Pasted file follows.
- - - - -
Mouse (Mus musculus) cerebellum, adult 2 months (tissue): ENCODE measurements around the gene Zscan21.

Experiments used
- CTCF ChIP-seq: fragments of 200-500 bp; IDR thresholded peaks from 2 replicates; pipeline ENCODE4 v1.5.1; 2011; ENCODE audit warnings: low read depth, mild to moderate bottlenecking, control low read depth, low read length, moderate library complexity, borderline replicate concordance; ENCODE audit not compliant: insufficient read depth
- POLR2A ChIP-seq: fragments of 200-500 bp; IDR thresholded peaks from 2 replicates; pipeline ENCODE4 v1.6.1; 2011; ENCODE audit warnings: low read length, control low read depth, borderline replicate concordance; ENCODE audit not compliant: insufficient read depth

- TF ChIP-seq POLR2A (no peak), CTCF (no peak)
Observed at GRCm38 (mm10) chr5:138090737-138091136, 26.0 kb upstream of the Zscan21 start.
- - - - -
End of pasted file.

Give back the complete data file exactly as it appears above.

Mouse (Mus musculus) cerebellum, adult 2 months (tissue): ENCODE measurements around the gene Zscan21.

Experiments used
- CTCF ChIP-seq: fragments of 200-500 bp; IDR thresholded peaks from 2 replicates; pipeline ENCODE4 v1.5.1; 2011; ENCODE audit warnings: low read depth, mild to moderate bottlenecking, control low read depth, low read length, moderate library complexity, borderline replicate concordance; ENCODE audit not compliant: insufficient read depth
- POLR2A ChIP-seq: fragments of 200-500 bp; IDR thresholded peaks from 2 replicates; pipeline ENCODE4 v1.6.1; 2011; ENCODE audit warnings: low read length, control low read depth, borderline replicate concordance; ENCODE audit not compliant: insufficient read depth

- TF ChIP-seq POLR2A (no peak), CTCF (no peak)
Observed at GRCm38 (mm10) chr5:138090737-138091136, 26.0 kb upstream of the Zscan21 start.